It is clear that Deputies Burton and Ó Caoláin have very strong views on how we deal with the media, and the facilities, or lack of them, on the plinth. The Deputies make a very strong case. It will certainly be a matter for the commission, which will have very substantial resources over the course of its three years.
Capital works will be the responsibility of the Office of Public Works. The commission will not have to provide infrastructure.
Not quite. The Deputies will be able to press their case in those areas. Regarding the strategy statement, it will be – as in a Government Department – the responsibility of the Secretary General to put the statement to the commission and achieve consensus at that stage. The amendment if passed would mean that there would then be a requirement for the commission to lay that draft before each House before finalisation, before each House. Perhaps that would work, but the commission will have to give its approval when the statement is put before it by the Secretary General. One cannot have even a small committee of ten people drafting. One person drafts and somebody agrees. If one were trying to draft a statement within this House, and 166 people insisted on having an input, that could take a very long time, and might not make a lot of sense.
Both approaches have a lot in common. The general thrust of this Bill is to put the commission in the same relationship with its Secretary General as that between Ministers and their Secretaries General. The interactive process is more likely to be productive where it involves a small group, such as the ten members of the commission, who have formal responsibility, rather than with a big committee of 166, for example. I take it as read that the annual report would cover progress with regard to objectives. That is normal with any report. Accordingly, I cannot take the amendment on board.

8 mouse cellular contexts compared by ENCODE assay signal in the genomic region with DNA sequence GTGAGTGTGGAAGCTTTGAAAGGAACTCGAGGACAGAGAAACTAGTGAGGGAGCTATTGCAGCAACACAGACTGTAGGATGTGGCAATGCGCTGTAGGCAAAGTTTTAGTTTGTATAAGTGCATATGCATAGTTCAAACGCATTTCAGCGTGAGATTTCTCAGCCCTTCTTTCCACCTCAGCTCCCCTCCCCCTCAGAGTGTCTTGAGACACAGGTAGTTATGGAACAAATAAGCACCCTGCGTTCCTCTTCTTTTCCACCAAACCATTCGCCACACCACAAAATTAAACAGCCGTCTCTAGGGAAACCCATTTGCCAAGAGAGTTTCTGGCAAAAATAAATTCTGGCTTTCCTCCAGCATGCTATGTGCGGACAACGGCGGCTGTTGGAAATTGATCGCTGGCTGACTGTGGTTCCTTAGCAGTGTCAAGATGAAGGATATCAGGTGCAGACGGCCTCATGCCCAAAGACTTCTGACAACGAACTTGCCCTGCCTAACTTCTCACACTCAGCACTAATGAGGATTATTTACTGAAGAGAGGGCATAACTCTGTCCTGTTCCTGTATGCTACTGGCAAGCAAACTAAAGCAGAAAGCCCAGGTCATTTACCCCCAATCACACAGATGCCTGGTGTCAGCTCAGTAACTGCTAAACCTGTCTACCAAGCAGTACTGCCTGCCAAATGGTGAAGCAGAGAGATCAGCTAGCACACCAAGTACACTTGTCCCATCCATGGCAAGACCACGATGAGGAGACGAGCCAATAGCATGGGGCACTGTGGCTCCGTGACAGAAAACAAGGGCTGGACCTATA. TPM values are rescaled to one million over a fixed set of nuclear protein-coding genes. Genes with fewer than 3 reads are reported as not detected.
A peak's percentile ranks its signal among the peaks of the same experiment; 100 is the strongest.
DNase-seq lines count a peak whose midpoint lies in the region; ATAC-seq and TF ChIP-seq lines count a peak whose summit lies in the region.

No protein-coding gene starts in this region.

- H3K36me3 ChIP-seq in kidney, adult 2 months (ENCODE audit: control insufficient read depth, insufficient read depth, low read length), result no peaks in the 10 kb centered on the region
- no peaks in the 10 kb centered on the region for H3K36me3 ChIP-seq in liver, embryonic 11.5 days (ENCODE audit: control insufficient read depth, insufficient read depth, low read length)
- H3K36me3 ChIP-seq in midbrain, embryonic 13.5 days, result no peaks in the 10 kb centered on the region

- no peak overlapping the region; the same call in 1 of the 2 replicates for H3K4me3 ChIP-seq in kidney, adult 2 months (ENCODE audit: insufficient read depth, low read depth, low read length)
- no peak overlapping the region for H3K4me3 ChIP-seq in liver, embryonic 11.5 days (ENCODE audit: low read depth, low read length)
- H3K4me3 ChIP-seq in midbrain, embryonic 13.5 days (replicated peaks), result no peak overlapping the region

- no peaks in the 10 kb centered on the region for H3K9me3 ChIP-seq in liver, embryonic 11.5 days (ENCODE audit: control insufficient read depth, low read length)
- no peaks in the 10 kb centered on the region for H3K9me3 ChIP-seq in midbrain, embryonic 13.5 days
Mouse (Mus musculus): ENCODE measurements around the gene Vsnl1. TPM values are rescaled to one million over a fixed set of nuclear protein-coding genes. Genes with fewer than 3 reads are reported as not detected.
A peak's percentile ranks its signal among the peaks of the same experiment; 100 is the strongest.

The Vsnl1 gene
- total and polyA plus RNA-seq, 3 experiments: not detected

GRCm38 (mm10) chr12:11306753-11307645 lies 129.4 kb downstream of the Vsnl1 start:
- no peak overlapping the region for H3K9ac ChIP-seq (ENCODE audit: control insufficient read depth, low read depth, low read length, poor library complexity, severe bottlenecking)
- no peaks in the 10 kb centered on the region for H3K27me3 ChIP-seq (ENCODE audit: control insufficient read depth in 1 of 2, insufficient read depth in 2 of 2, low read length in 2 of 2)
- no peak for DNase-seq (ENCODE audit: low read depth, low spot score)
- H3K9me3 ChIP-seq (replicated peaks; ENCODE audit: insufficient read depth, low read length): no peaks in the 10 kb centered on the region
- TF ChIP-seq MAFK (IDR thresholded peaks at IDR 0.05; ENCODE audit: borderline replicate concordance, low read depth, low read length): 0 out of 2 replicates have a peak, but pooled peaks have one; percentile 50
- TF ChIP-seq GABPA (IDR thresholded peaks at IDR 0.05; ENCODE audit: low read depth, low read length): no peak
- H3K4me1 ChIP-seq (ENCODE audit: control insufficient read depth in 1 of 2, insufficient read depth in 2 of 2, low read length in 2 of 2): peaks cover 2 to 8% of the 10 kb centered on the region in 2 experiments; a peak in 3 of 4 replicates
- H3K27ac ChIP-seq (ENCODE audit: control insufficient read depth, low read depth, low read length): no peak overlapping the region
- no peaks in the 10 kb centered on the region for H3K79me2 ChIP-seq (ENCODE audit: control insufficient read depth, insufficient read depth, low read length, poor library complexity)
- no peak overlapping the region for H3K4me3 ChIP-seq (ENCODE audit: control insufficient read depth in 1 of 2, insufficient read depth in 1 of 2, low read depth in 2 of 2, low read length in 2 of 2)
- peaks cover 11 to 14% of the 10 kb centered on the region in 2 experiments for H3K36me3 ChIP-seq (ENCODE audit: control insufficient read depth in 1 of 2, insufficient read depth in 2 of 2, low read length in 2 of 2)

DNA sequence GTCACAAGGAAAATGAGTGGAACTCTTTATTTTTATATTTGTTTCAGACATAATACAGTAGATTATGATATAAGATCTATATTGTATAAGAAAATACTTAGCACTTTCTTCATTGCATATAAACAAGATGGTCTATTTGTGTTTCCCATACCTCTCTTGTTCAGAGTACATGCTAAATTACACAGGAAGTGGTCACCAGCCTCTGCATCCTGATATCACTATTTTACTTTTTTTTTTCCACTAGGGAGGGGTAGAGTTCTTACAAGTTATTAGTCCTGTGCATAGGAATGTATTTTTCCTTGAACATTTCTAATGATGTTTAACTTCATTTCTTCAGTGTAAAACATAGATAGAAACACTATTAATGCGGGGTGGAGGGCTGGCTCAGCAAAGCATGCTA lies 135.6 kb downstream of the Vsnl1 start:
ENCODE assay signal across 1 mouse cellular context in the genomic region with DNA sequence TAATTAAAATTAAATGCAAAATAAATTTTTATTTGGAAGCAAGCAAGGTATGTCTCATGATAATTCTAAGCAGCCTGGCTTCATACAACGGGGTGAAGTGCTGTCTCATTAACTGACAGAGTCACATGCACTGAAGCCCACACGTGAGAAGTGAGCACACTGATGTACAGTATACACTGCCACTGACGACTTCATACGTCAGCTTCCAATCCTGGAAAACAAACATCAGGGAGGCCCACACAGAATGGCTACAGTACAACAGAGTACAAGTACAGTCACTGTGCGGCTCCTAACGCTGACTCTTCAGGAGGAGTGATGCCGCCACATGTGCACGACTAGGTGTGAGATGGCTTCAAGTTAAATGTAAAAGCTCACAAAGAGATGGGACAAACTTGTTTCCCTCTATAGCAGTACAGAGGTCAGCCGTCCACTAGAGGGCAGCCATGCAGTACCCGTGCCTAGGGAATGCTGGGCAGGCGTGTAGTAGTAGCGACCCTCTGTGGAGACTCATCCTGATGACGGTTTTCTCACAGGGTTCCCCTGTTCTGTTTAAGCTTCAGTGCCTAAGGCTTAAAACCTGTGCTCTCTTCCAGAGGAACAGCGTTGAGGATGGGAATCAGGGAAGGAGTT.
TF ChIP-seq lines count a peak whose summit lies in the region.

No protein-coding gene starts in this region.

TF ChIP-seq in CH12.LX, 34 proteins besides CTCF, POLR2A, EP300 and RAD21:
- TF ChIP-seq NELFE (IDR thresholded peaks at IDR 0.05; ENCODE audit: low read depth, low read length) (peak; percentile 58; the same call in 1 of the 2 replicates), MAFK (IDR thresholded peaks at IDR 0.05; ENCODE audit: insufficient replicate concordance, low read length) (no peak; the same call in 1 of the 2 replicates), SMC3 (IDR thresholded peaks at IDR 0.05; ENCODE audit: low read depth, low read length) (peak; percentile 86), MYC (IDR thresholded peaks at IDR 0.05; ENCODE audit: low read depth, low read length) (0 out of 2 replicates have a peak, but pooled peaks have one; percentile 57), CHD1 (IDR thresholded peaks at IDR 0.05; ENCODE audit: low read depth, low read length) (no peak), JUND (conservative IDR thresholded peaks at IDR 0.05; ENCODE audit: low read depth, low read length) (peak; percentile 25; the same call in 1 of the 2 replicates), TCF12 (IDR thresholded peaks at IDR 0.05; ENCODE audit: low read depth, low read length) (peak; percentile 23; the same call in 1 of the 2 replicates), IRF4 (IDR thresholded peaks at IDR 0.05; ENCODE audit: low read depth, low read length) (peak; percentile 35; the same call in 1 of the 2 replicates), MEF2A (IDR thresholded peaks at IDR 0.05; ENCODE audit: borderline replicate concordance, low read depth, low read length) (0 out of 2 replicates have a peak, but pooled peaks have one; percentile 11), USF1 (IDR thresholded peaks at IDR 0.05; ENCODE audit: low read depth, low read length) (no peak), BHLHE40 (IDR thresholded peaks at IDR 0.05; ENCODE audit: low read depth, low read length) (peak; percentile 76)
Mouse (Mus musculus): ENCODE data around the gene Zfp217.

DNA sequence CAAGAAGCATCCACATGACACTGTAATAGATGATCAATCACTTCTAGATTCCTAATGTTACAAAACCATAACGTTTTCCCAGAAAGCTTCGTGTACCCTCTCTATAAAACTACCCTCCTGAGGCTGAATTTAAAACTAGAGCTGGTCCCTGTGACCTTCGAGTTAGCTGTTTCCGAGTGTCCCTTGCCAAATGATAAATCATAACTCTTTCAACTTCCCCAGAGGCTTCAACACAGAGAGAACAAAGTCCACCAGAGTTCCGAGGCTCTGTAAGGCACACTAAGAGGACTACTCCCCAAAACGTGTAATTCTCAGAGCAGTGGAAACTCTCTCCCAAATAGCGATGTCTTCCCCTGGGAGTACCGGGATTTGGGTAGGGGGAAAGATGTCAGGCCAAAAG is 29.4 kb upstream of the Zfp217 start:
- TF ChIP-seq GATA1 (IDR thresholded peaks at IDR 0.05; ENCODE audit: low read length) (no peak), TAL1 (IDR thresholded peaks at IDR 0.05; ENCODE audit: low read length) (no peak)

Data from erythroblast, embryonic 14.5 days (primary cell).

Is the amendment being pressed?
I move amendment No. 45:
In page 8, between lines 11 and 12, to insert the following:
"5.–(1) The strategic plan shall considerinter alia, how the Oireachtas can improve its effectiveness in respect of–
(a) the conduct of investigations on matters of public interest,
(b) the most appropriate means for debating and assessing the budgetary framework and the expenditure proposals of Ministers before financial decisions are made on these matters,
(c) the most appropriate means for bringing knowledge and experience from outside the House to bear, on matters where the Oireachtas intends to introduce new legislative provisions,